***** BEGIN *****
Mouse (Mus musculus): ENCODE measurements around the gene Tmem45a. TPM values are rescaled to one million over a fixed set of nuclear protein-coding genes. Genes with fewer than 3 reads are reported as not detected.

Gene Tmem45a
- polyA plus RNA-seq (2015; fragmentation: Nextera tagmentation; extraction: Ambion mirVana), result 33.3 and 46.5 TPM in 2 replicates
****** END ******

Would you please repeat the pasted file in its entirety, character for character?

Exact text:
Mouse (Mus musculus): ENCODE measurements around the gene Tmem45a. TPM values are rescaled to one million over a fixed set of nuclear protein-coding genes. Genes with fewer than 3 reads are reported as not detected.

Gene Tmem45a
- polyA plus RNA-seq (2015; fragmentation: Nextera tagmentation; extraction: Ambion mirVana), result 33.3 and 46.5 TPM in 2 replicates